The Hooligans of Kandahar: Not All War Stories Are Heroic. Joseph Kassabian. TCK Publishing, 2018.
It seems everyone is writing these days.
Based on true events and told from the perspective of junior enlisted leader, Joseph Kassabian’s memoir, The Hooligans of Kandahar follows his unit through a year in Kandahar. It begins where this kind of memoir must: with soldiers lolling in the sun, smoking, and waiting for buses to come and take them to war. It ends as the experience of many soldiers does, with an exhausted, over-medicated flight home to a country that has moved on while they have been away. If America’s fetishism with soldier-worship has you looking for a cure, Hooligans may be the nostrum you seek.
That combat is simply months of boredom punctuated by moments of terror is a ubiquitous and anonymous soldier’s maxim. This does not make it untrue. Hooligans is such a story. There is nothing strategic about this tale; there are no sweeping campaign victories, no parades, no strategy sessions, no medals awarded for valor. Instead, what readers will find is a simple story of a group of American soldiers doing their level best to survive a year in Afghanistan and return whole to the United States. They succeed, mostly.
I struggled a bit to place the book in context of other similar works. The Hooligans could have walked out of Ben Fountain’s Billy Lynn’s Long Halftime Walk; they are everyday Americans who struggle with bringing their wartime experiences home to a society whose ignorance of the war perpetuates it. Those who read Phil Klay’s Redeployment will find some similarities in the characters’ formative experiences. To be fair to Kassabian and Klay, we don’t have the balance of the Hooligans’ lives to know if they fall prey to Klay’s post-war trauma narrative. No story of army life would be complete without an incompetent officer—à la Captain Shrinkle from David Abrams’ Fobbit—and this character too makes an appearance in Hooligans, balanced by a quiet, competent replacement who could have next appeared in John Renhan’s The Valley.
The works of fiction above seek to dismantle the narrative of valorous soldiers put upon pedestals by their American citizenry through fictional storytelling grounded in the reality of war. The message delivered is that soldiers are Americans sent to fight a war by their own citizens who upon return want nothing more than to be understood and accepted—not turned into living memorials showered by non-serving citizens with thanks, discount coupons, and magnetic yellow ribbons. It is Kassabian’s position as a first-person narrator in this memoir that changes both the perspective and impact of this non-fiction work and the dismantling of the modern narrative surrounding soldiers. It is easy to walk away from a book disliking a war; Hooligans left me disliking many of the soldiers as well. In some ways this may leave a reader feeling conflicted; for it is one thing to dislike a fictional character, and it is something wholly other to dislike an average American soldier.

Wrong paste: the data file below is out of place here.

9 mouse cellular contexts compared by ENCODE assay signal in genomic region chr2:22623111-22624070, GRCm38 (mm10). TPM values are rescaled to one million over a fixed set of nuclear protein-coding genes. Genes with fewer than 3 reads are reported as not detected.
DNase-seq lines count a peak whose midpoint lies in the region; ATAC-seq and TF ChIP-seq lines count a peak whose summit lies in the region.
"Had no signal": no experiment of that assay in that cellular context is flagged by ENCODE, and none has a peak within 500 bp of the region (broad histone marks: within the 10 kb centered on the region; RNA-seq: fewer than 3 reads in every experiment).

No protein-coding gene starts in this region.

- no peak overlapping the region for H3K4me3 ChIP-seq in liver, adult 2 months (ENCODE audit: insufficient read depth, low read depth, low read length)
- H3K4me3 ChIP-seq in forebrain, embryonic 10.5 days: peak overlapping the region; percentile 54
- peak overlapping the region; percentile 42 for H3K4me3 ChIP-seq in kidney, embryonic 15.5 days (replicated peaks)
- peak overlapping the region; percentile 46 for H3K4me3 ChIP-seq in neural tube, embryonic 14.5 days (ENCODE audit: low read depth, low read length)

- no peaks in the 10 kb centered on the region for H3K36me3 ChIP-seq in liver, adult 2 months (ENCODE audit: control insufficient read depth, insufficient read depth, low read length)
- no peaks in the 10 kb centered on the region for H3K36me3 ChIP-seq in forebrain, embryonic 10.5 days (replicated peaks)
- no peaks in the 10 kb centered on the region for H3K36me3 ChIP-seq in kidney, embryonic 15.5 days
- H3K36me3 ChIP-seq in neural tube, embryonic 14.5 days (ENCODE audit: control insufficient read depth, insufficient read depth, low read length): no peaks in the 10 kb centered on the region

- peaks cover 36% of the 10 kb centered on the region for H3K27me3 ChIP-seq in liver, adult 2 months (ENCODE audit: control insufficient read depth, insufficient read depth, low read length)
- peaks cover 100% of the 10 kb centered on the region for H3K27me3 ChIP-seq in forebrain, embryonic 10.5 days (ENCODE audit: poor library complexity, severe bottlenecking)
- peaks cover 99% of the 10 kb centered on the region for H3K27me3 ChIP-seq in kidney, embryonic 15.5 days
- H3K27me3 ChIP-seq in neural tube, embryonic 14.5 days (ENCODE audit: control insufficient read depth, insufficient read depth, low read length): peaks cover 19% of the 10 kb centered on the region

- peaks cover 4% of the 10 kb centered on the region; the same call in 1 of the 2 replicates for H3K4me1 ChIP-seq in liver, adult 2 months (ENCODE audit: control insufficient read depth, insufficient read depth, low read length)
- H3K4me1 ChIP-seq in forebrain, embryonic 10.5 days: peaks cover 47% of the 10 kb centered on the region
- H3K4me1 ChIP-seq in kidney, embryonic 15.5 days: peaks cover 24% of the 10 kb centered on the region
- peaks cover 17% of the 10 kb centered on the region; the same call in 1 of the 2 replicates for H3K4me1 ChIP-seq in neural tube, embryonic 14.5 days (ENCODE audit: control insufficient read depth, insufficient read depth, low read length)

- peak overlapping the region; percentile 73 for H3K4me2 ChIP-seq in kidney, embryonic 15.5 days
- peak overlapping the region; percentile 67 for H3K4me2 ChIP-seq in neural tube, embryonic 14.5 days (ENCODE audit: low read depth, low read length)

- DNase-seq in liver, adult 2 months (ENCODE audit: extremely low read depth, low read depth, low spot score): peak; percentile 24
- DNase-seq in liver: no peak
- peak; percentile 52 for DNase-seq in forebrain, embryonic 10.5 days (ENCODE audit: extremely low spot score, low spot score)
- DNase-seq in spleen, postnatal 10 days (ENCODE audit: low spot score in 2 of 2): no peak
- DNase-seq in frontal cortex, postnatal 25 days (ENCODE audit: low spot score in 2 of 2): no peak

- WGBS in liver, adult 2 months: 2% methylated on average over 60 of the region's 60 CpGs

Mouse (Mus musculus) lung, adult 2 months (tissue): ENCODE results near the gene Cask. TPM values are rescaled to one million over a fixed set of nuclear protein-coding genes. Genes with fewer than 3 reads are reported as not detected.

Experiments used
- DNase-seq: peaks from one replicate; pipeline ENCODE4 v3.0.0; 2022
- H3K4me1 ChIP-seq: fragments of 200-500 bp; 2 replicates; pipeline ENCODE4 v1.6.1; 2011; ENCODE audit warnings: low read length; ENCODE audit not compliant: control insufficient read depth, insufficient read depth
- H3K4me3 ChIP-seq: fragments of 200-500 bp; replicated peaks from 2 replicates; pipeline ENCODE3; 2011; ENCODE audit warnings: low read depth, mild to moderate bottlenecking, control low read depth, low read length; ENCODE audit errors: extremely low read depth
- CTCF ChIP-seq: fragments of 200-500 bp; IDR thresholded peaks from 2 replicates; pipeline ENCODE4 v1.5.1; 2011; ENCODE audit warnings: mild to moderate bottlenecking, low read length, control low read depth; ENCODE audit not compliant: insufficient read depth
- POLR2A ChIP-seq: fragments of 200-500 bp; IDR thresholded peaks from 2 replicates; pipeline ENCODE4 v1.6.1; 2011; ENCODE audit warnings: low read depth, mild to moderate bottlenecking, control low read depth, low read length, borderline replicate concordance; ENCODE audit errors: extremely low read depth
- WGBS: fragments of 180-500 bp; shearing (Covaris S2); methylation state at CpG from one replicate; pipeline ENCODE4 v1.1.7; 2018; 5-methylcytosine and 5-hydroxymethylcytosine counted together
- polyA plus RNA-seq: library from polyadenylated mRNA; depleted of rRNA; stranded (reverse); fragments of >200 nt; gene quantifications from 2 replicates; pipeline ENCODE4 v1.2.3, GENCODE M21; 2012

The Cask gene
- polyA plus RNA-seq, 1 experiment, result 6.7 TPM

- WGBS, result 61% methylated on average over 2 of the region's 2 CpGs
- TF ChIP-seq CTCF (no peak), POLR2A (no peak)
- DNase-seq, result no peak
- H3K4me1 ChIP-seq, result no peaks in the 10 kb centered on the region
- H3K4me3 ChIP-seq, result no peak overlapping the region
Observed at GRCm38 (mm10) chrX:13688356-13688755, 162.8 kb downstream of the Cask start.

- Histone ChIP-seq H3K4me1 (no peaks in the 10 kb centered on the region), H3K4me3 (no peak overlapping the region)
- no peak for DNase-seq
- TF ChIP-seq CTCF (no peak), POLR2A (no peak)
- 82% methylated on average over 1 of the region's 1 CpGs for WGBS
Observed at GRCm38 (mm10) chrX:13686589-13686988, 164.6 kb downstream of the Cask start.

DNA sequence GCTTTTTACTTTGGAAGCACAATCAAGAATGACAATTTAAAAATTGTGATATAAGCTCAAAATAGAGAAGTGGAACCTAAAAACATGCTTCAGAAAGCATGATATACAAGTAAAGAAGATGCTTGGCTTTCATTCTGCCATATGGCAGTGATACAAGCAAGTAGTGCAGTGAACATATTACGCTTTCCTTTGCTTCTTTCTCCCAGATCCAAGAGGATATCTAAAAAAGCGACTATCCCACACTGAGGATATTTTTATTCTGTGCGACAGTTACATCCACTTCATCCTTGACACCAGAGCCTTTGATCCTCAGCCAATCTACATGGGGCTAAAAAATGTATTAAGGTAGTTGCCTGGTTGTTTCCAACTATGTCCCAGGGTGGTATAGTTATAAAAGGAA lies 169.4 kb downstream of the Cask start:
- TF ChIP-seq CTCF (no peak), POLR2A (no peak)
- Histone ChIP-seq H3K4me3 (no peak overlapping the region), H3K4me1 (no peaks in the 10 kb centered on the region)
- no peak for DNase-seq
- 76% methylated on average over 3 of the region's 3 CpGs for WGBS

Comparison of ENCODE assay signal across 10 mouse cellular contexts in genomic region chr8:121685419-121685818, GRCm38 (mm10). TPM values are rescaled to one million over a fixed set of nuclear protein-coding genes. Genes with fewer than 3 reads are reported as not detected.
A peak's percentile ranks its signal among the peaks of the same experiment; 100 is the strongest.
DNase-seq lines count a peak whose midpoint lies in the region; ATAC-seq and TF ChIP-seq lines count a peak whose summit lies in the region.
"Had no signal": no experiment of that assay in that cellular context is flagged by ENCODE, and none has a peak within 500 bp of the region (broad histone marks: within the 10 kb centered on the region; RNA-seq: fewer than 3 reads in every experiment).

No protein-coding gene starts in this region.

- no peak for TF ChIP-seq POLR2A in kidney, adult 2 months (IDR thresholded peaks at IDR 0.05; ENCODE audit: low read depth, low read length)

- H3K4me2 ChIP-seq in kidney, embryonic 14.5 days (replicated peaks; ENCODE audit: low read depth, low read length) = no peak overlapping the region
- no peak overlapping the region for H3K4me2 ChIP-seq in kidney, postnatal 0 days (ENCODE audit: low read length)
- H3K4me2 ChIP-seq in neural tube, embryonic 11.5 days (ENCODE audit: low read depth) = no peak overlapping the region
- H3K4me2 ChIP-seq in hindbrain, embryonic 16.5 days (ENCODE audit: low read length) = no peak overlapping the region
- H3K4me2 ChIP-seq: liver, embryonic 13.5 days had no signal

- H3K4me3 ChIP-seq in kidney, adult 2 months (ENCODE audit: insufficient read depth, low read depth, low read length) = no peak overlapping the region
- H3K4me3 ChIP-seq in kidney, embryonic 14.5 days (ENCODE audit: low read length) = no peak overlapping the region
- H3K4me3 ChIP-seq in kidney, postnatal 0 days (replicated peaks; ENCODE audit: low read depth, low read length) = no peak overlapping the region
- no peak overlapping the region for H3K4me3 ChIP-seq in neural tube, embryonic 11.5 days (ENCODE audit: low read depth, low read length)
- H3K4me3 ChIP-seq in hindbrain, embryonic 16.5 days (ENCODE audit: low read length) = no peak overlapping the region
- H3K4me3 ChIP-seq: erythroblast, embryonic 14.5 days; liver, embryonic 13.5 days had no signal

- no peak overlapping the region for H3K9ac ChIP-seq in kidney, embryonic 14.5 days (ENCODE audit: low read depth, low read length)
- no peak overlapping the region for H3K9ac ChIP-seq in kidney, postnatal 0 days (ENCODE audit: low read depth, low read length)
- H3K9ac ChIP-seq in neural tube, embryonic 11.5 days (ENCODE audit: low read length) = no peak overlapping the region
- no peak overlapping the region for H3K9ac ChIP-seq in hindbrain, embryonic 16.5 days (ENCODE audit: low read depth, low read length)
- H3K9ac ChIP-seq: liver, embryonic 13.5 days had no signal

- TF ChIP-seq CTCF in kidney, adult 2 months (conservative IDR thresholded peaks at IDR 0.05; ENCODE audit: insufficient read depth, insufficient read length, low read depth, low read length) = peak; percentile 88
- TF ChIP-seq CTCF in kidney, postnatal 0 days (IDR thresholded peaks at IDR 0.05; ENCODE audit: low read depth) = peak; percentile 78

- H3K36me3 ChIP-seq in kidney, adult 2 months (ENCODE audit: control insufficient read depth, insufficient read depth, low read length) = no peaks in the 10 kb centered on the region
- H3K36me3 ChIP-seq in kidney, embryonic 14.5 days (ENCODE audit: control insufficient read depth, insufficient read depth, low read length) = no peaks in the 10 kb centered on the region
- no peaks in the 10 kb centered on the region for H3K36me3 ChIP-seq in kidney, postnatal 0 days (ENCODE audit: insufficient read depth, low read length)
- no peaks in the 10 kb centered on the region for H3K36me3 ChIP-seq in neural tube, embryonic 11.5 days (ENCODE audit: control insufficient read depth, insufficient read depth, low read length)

Kassabian brings this conflict to bear by touching the pillars of the American forever war experience. His raw, first-person narrative in the patois of an American soldier lays bare the frustration, anxiety, and futility felt by the young enlisted members of all services. There are insightful and irreverent moments, all laced with the profanity, sexual frustration, and the gallows humor of deployed soldiers.
The forever war has returned a whole new category of veterans who are now coming of age in their own ways and providing insights and perspectives that seem in some way fundamentally different than those who came before. Yet, in America at least, the cast of soldiers is always the same. Sailors are no different, nor marines or airmen. In a recent essay entitled “Ship to Shore,” J.E. Curtis reflects on the highly segregated aspects of life on an aircraft carrier and the vast diversity of its crew. What seems to pull them together at sea is what they lack at home, “...an undeniable sense of unity and shared purpose.” A team of service members at war is something struggling to stay the same, at home they are not static, nor is the country which sends them to war. This tension provides the backdrop for Kassabian’s book.
Treating injured Afghans only to be manipulated and extorted in return by their erstwhile allies is a narrative that spans the memoir-fiction gap. The image of an American soldier and an Afghan child kicking dust over blood in the road, while American soldiers bribe their Afghan counterparts to transport a badly injured Afghan man to the hospital captures well the futility of the conflict; a moment of tragic connection and yet one that cannot bridge the divide of Western culture and Afghan opportunistic survival.
“A large crowd of locals slowly began to surround us to see what we were doing. They looked on with concern as someone they undoubtedly knew barely clung to life in the hands of an American medic… I could see Slim leaning against his truck watching a child try to kick dust over the dark blood puddle that stained the dirt road… He walked over and helped the kid, using his large combat boots to smear over and dilute the blood.”